Chapter

Empathetic agnosticism

Paul Horwitz

in The Agnostic Age

Published in print December 2010 | ISBN: 9780199737727
Published online May 2011 | e-ISBN: 9780199895267 | DOI: http://dx.doi.org/10.1093/acprof:oso/9780199737727.003.0003
Empathetic agnosticism

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This chapter begins with the elaboration of religious agnosticism, which aims to strengthen or perhaps modify the linkage between liberalism, law, and religion. The chapter proposes a “new” agnosticism which does not merely take sides or reject belief but considers that certain aspects of religious truths are not feasible. Such ideas have come about since the concept of William James' empathetic agnosticism first came to the forefront. The chapter illustrates two ways that agnosticism is impossible: penetrating one's religious convictions or approaches is unattainable given low commitment; and taking an agnostic stance demands a lifetime attitude in viewing true knowledge (specifically, religious truths and everything associated with it) as uncertain. The chapter also scrutinizes biblical entries to cite evidences in support or in contradiction to constitutional agnosticism or agnosticism per se.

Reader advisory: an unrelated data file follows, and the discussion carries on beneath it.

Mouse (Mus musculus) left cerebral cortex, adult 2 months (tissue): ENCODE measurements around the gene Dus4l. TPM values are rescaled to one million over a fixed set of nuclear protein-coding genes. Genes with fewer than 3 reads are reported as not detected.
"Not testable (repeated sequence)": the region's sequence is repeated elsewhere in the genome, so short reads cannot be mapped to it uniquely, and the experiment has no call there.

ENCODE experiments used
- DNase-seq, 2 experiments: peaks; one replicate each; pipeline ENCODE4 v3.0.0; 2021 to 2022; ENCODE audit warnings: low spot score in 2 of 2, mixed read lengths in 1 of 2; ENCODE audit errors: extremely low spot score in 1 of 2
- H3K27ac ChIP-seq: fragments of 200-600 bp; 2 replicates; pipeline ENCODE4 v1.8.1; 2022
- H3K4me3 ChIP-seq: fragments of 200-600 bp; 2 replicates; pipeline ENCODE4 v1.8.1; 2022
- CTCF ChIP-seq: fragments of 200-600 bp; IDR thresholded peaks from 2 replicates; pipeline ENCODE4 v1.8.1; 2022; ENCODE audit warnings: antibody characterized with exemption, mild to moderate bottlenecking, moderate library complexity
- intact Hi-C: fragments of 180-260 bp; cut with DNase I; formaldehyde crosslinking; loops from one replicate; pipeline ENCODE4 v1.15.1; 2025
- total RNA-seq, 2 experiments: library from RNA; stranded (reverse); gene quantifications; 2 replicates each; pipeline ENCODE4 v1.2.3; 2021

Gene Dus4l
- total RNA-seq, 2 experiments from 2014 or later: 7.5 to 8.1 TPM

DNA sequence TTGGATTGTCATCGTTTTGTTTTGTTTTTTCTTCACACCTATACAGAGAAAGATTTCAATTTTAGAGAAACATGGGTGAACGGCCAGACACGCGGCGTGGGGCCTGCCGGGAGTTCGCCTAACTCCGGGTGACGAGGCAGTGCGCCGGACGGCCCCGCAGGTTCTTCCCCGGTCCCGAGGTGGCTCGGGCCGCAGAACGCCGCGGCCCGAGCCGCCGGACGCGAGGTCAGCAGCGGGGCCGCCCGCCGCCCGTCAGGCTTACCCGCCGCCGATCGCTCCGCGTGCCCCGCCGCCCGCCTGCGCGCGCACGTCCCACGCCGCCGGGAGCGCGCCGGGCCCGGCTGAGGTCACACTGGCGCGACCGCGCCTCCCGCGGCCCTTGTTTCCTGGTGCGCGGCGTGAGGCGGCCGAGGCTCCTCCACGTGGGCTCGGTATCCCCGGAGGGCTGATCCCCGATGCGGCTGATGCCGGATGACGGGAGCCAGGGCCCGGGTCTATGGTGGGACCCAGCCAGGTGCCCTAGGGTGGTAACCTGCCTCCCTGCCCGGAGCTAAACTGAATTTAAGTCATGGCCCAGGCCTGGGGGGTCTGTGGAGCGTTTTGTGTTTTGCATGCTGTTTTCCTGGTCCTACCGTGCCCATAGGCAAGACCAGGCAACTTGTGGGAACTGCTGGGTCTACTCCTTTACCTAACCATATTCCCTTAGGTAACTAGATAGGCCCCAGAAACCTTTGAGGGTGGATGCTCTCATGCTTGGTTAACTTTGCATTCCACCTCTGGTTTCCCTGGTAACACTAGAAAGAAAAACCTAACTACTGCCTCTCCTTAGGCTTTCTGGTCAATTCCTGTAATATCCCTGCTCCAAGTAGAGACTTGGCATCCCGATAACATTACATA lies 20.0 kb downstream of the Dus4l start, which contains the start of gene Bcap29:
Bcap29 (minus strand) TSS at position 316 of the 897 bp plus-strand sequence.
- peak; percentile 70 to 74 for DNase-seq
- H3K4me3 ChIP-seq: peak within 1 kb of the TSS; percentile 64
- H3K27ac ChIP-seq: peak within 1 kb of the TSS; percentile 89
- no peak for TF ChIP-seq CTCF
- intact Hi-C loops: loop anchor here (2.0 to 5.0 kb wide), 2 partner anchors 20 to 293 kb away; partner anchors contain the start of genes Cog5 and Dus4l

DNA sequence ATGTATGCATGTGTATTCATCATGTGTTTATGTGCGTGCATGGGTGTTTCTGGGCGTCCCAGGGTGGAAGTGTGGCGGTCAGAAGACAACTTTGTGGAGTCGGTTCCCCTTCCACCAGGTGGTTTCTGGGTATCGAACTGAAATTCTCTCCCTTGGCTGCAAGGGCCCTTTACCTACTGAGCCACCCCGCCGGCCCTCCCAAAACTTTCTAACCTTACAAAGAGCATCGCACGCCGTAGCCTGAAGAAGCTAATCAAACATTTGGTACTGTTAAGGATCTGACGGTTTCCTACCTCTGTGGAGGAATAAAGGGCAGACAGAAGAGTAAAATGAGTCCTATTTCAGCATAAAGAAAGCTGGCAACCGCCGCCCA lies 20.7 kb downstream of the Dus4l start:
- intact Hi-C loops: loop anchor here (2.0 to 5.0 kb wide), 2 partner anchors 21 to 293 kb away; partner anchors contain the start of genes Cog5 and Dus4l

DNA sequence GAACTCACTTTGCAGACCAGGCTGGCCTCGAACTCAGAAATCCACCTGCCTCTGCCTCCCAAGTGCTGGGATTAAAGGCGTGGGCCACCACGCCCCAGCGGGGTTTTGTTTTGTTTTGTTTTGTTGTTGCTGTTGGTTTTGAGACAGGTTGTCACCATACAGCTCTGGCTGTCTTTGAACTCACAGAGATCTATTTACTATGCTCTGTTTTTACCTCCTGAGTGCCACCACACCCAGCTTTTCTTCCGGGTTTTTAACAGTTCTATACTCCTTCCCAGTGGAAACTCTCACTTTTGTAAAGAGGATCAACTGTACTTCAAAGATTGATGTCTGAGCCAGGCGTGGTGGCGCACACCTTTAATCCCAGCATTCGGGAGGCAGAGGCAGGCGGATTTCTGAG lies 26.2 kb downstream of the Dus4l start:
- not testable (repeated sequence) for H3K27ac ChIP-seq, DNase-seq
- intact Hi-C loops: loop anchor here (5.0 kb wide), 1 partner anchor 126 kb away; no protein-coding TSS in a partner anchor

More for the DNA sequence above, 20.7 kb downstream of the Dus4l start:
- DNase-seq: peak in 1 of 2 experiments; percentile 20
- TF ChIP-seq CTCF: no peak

Keywords: religious agnosticism; liberalism; law; religion; new agnosticism; empathetic agnosticism

Chapter.  25595 words. 

Subjects: Constitutional and Administrative Law

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